Tu-134 02 July 1986 <20
B-747 26 November 1987 19
DC-9 11 May 1996 <5
AN-32 07 May 1998 <20
MD-11 02 September 1998 20

The TSB research shows that, for an aircraft with an MTOW greater than 50,000 pounds, a fuselage fire that results in an accident is a rare event. The few relevant examples span some 31 years.

Appendix B

The following synopses represent selected occurrences in which a fire was involved.

  • 11 July 1973: After reporting an in-flight fire, a B707 made a forced landing. The aircraft came to rest on its belly as it continued to burn. The investigation revealed that of the 134 people on board, 123 suffered fatal injuries due to smoke inhalation. The investigative agency's report recommended enhancements to smoke and heat detection throughout the aircraft, including areas behind the false ceiling. The report also called for improvements in crew communications and the operating instructions dealing with fire emergencies to enhance crew response during in-flight fire. (Bureau Enquêtes-Accidents, France)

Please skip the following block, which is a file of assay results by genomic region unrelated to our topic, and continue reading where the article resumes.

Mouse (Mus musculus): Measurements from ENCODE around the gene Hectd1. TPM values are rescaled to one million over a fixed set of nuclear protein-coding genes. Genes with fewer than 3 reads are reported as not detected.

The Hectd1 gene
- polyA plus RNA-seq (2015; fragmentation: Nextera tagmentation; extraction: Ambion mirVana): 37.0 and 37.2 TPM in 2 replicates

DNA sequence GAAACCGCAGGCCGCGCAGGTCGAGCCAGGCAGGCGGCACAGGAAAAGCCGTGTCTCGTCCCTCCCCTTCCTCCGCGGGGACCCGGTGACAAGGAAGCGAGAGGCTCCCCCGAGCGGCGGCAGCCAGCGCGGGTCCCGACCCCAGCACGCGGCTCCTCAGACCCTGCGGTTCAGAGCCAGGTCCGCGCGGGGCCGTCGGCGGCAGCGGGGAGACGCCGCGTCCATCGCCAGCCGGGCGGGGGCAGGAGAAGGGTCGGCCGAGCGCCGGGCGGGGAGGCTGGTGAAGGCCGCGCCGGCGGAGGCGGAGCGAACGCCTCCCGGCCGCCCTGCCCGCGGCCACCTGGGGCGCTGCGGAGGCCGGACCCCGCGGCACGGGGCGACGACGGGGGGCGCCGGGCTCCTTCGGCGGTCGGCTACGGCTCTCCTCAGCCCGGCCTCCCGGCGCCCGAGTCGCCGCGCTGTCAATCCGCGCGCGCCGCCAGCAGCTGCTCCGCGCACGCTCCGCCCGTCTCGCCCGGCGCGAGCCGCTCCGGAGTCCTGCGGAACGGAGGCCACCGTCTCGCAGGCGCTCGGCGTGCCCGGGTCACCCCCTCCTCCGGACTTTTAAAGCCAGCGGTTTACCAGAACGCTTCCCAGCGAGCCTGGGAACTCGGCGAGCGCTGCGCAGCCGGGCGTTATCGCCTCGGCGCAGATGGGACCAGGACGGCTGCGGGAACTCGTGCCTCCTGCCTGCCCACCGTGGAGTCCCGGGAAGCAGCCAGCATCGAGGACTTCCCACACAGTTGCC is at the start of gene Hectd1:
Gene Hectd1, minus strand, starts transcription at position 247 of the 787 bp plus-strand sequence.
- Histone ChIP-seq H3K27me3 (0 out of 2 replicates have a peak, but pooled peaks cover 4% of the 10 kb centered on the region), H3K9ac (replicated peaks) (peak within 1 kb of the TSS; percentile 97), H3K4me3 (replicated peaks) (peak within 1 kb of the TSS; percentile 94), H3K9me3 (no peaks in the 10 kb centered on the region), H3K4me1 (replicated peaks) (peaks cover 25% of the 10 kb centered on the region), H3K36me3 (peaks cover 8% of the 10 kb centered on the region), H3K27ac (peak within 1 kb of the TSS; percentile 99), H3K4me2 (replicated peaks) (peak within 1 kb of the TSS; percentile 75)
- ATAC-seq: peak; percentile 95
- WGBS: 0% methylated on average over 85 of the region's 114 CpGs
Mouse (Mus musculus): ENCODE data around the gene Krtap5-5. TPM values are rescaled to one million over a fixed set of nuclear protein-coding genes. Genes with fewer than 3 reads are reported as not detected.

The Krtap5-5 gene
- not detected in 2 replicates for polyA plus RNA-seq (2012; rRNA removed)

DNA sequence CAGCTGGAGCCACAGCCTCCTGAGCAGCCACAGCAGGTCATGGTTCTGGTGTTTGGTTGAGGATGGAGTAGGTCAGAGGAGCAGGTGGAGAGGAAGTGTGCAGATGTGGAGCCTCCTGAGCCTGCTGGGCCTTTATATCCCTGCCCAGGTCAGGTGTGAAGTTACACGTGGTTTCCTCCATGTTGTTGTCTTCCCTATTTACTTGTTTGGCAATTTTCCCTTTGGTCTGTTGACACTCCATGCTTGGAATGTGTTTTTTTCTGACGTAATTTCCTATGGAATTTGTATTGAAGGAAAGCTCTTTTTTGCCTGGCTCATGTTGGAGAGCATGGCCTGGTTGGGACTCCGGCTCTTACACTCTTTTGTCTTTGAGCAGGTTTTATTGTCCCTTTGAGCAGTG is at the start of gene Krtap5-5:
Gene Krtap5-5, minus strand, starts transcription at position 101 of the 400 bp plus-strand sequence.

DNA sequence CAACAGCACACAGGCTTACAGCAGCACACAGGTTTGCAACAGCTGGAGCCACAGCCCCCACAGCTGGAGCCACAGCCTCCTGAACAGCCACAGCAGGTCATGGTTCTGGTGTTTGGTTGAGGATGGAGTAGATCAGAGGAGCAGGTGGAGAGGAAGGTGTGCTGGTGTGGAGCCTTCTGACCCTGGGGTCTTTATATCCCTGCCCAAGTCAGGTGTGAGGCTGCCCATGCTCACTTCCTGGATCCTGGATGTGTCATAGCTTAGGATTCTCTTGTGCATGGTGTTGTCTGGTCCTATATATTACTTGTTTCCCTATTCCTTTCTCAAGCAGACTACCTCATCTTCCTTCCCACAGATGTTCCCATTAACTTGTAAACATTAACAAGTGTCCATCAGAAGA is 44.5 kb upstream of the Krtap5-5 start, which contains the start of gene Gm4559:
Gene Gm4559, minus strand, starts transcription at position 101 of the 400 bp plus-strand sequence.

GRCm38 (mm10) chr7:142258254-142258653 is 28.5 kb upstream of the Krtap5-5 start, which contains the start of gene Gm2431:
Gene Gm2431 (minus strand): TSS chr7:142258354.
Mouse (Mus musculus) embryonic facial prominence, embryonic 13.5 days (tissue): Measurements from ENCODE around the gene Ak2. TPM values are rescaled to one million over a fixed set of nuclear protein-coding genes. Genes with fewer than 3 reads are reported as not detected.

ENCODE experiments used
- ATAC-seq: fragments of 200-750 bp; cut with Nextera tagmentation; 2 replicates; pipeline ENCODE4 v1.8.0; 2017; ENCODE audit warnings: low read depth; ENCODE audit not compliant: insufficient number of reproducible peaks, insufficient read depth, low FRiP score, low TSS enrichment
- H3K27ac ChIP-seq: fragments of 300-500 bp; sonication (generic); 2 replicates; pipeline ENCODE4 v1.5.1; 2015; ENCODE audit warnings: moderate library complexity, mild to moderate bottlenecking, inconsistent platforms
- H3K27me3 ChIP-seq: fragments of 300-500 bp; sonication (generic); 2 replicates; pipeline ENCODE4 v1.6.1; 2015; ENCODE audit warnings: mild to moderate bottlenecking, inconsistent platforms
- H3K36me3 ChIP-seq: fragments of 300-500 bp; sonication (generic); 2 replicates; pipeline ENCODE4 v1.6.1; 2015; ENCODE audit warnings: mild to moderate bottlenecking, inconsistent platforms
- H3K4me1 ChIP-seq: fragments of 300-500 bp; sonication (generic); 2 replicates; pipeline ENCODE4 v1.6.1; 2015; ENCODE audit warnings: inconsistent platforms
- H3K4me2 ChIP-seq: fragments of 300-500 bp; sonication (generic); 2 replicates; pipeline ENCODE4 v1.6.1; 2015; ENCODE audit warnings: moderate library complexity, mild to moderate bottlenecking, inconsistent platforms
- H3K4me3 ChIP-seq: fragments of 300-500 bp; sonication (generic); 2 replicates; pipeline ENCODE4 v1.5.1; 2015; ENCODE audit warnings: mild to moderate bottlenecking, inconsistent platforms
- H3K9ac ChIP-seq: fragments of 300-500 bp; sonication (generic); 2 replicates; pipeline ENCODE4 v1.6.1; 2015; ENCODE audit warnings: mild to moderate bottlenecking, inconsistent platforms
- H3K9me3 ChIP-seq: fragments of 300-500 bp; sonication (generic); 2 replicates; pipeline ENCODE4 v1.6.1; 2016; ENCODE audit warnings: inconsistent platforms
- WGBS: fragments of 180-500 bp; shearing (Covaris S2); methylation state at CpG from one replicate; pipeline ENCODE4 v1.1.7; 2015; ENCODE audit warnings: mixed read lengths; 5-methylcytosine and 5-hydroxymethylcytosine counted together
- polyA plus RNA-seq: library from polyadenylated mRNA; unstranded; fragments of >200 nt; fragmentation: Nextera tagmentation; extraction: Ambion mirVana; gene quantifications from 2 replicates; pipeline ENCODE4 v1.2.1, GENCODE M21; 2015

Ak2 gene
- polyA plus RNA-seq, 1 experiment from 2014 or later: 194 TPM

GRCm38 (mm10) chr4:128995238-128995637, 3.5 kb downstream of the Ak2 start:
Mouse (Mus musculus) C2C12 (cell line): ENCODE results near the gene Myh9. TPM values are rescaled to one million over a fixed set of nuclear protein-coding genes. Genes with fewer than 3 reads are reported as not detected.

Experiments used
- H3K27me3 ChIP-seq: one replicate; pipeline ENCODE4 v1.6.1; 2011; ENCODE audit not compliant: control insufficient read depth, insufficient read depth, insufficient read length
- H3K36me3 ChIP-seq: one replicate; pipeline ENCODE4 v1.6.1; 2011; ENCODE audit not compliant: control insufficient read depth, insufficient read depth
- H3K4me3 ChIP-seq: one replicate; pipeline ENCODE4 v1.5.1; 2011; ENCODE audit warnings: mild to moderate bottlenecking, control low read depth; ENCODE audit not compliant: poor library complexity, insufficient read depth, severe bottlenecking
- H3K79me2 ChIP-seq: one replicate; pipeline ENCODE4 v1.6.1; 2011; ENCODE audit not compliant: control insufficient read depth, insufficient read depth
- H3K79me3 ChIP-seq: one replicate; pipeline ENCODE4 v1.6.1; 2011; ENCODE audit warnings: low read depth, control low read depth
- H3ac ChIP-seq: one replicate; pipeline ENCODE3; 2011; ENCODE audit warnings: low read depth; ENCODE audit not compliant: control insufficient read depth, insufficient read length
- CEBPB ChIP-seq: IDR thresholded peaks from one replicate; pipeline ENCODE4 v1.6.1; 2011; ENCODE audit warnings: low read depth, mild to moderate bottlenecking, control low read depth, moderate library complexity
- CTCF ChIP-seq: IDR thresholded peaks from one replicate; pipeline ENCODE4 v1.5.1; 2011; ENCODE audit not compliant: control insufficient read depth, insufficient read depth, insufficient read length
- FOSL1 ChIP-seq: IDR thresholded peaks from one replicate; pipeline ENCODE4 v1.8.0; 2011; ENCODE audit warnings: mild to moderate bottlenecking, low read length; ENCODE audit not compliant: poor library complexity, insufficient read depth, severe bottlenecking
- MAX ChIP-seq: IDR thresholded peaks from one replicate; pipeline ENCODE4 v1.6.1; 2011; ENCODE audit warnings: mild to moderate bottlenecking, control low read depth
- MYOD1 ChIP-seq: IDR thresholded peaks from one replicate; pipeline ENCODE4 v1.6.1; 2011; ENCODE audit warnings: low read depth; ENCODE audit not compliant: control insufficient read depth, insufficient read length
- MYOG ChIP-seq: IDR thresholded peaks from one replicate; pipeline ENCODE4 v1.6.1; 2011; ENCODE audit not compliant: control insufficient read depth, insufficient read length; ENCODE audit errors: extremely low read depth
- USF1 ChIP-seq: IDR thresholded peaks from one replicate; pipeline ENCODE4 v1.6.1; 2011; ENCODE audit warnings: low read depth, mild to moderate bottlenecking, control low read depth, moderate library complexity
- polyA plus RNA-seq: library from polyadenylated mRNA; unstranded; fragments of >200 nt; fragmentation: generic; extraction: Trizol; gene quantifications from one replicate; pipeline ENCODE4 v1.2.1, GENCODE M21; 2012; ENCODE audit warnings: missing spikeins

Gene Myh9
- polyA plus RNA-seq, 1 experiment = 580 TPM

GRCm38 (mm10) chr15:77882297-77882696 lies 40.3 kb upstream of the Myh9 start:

• 19 August 1980: Approximately 7 minutes after take-off, the crew of an L-1011 received an aural warning indicating smoke in the aft cargo compartment. When the aircraft landed, some 20 minutes later, the fire had penetrated the cabin. All 301 on board perished in the fire. The investigative agency recommended, in part, the use of fire-blocking materials to control fire propagation, changes to crew emergency training, and a review of the operator's Standard Operating Procedures and emergency checklists. (Accident Investigation Authorities, Saudi Arabia